Google to take on iTunes with Simplify Media buy

Simplify's technology, which let users stream music from their PCs over the Internet to their phones, will be built into a future version of Android.

Matt Rosoff
Matt Rosoff is an analyst with Directions on Microsoft, where he covers Microsoft's consumer products and corporate news. He's written about the technology industry since 1995, and reviewed the first Rio MP3 player for CNET.com in 1998. He is a member of the CNET Blog Network. Disclosure. You can follow Matt on Twitter @mattrosoff.
Matt Rosoff
2 min read

One of the most interesting bits of news to come out of today's Google I/O conference was the company's stealth acquisition of Simplify Media a couple months ago.

Until March of this year, Simplify offered a free software application for PC and Mac that let users stream music from the iTunes or WinAmp libraries on their home computer, over the Internet, to other devices they own. The company also made an iPhone app that let the iPhone or iPod Touch receive these streams.

It was a nifty solution for users with big music libraries at home and limited storage space on their phones. But in March, Simplify abruptly stopped offering these products, and now we know why: Google had its own plans for the company.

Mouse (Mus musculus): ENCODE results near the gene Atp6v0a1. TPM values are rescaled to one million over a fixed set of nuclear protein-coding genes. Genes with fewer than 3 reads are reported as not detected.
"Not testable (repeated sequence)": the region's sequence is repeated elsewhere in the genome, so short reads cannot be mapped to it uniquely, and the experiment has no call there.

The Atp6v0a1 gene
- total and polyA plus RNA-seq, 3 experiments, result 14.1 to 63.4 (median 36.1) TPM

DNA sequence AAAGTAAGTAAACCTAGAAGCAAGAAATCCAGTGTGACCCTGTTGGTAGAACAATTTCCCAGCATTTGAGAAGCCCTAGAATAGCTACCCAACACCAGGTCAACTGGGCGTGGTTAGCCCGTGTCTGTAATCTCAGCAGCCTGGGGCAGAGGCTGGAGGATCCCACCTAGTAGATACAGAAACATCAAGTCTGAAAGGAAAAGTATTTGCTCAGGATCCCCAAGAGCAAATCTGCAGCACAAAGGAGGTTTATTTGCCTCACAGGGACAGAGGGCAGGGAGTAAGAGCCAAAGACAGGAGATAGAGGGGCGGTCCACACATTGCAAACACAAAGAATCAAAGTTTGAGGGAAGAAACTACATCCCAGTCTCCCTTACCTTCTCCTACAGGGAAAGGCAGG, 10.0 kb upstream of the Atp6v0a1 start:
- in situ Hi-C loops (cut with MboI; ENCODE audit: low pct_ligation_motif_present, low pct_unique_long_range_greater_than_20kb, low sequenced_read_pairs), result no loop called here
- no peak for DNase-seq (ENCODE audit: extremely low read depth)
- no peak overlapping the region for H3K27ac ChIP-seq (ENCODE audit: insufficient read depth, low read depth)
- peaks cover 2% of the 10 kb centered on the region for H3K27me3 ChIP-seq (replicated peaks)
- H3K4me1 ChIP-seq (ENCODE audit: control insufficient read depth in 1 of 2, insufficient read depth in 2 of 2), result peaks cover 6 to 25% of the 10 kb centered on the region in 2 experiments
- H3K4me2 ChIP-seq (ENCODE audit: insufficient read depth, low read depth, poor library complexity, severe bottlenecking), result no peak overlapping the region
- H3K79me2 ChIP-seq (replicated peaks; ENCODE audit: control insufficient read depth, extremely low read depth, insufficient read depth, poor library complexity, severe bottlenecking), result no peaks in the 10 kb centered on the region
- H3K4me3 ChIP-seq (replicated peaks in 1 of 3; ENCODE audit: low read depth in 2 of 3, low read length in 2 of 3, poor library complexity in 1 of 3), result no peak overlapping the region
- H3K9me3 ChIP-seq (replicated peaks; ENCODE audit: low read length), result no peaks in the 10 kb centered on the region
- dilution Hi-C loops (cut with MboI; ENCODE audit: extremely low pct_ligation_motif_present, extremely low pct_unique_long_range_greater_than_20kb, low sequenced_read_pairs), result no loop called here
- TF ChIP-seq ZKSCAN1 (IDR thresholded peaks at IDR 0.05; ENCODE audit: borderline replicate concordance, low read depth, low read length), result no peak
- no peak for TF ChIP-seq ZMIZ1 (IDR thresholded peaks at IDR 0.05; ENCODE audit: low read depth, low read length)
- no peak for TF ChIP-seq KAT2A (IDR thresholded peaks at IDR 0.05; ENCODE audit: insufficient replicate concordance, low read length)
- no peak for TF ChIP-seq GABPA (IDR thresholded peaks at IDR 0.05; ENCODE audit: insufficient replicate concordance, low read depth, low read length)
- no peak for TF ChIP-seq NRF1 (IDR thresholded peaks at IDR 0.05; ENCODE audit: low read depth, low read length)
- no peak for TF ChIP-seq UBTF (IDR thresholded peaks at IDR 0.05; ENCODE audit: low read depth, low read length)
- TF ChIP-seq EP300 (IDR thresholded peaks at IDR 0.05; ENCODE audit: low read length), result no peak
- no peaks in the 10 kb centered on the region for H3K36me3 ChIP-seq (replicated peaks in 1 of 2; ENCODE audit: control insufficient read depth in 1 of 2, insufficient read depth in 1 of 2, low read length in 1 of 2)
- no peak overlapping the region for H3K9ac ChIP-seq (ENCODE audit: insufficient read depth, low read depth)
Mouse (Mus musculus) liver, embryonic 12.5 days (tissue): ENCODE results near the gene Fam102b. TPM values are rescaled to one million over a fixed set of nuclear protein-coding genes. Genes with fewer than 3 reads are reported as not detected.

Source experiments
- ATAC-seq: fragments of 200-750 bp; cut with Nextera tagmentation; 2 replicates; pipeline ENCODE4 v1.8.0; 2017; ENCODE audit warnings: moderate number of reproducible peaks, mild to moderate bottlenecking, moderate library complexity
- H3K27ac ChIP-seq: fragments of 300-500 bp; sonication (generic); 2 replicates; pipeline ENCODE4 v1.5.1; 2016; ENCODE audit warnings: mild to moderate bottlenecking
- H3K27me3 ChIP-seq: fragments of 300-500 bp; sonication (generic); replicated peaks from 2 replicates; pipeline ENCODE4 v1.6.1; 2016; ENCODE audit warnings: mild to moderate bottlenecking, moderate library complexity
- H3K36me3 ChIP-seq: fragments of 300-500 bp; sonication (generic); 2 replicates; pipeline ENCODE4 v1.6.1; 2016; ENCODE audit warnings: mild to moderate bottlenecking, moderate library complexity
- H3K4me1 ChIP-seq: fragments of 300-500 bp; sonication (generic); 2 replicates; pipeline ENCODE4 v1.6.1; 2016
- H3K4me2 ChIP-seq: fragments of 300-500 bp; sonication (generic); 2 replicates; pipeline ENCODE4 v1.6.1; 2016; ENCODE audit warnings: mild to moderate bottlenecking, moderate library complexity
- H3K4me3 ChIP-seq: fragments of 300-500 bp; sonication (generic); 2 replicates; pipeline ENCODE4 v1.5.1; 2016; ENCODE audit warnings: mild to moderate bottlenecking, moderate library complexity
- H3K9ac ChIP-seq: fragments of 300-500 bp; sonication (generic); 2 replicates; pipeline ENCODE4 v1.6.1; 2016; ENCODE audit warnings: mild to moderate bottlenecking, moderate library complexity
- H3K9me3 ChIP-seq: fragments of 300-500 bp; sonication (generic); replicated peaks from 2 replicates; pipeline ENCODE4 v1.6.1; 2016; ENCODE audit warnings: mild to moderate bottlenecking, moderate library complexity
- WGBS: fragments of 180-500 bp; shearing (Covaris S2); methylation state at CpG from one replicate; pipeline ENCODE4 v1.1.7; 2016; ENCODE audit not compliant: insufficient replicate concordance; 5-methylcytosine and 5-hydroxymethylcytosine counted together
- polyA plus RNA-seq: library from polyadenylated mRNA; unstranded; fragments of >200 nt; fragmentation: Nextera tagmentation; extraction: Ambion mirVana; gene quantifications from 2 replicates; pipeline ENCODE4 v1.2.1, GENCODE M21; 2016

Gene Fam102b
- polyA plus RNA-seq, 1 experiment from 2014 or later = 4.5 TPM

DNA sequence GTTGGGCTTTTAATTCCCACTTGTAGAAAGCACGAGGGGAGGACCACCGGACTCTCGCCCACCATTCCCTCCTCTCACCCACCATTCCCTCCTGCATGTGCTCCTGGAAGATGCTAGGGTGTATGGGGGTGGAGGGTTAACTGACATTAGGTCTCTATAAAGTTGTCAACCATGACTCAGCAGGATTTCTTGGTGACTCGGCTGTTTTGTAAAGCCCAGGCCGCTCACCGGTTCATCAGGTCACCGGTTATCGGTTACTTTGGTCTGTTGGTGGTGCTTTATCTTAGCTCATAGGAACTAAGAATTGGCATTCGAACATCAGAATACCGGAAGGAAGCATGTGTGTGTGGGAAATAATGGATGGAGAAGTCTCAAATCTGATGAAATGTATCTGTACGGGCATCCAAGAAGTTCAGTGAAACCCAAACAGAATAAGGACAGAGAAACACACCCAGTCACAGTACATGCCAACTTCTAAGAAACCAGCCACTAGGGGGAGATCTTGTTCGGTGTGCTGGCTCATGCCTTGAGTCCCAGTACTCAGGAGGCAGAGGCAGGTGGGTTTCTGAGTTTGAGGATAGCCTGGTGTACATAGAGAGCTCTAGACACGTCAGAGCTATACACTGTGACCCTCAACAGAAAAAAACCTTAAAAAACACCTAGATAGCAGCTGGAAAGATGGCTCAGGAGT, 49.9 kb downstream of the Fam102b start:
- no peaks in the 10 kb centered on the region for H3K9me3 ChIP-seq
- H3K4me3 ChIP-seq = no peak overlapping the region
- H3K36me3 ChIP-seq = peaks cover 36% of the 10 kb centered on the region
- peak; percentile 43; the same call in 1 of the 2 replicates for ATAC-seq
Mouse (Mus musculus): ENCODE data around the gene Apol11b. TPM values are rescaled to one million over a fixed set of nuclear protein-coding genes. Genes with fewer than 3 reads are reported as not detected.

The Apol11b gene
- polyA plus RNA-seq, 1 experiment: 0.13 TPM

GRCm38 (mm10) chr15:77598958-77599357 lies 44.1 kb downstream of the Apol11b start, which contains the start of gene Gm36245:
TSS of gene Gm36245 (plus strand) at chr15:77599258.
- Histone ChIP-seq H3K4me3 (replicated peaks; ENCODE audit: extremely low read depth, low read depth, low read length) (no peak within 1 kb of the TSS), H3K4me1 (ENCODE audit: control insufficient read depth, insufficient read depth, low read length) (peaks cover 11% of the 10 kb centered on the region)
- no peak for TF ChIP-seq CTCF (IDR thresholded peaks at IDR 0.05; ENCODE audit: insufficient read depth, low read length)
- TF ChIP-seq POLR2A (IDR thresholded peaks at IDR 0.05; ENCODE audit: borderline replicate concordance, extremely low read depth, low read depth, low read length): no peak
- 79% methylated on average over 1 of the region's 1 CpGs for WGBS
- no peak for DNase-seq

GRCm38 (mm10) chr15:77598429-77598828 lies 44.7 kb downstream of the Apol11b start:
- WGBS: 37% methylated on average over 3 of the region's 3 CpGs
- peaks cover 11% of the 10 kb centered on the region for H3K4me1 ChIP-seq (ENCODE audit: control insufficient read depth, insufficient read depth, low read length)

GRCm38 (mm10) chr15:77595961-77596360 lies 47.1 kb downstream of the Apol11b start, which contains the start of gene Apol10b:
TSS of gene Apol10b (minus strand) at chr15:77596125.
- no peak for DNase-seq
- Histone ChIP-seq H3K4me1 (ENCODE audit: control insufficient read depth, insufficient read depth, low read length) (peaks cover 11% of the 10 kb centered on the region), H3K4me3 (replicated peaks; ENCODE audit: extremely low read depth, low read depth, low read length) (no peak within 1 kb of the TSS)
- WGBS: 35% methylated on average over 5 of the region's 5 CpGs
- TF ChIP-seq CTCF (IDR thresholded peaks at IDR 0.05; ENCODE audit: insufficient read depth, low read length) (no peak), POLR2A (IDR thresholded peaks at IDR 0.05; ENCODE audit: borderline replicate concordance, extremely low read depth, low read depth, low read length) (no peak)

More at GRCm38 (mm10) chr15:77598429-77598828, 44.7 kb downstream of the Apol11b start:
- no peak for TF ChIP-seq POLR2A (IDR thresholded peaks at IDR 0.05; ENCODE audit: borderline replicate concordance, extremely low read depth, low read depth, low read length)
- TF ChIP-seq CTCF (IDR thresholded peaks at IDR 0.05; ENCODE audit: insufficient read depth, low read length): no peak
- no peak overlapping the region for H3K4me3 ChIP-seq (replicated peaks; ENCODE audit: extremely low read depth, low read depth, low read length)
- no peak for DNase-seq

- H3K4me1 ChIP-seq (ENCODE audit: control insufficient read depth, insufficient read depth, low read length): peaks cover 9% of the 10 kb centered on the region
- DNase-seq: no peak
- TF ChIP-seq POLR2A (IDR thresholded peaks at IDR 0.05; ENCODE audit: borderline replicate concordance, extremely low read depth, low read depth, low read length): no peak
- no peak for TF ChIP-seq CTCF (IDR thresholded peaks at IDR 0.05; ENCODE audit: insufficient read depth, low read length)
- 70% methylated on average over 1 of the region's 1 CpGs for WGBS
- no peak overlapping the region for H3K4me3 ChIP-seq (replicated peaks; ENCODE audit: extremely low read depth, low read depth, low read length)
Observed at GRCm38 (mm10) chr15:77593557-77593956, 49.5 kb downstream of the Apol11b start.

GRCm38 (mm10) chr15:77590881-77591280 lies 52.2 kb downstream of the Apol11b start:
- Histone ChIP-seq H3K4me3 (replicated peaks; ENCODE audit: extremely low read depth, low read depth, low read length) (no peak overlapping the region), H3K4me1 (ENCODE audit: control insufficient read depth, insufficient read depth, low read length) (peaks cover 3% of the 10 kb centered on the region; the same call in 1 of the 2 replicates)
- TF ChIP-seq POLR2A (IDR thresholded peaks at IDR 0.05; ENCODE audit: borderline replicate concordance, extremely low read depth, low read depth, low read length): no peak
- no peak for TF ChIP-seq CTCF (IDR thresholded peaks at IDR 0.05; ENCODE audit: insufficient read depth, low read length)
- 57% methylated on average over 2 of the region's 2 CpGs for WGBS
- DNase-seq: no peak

On Thursday, Google engineering Vice President Vic Gundotra said Google would begin offering a desktop app based on Simplify Media's technology, building the receiving technology into a future version of the Android OS. This is a quick and clever way for Google to bolster Android's music capabilities.

I had wondered if Google might buy a company like Melodeo or MP3Tunes, which let users back their music collections up to the cloud, then stream those songs from the cloud to their phones. In fact, another competitor in this space, MSpot, just announced its music locker and corresponding Android app at the Google I/O conference on Wednesday. But the big record labels aren't too fond of music lockers: they've tried to sue MP3Tunes out of existence, and Apple reportedly ran into resistance when it floated the idea of launching a music-locker service based on its 2009 acquisition of Lala.

By using Simplify instead, Google stays out of the legal quicksand--it doesn't have to store any music on its servers. The drawback of the Simplify approach is that the user's home computer has to be turned on in order for the streaming to work.

But the Simplify acquisition may be only the beginning. Gundotra also showed a new version of the online Android marketplace, with a Music link to download songs. It was just a demo--no deals with content owners have been signed yet--but the message was clear: iTunes, watch your back.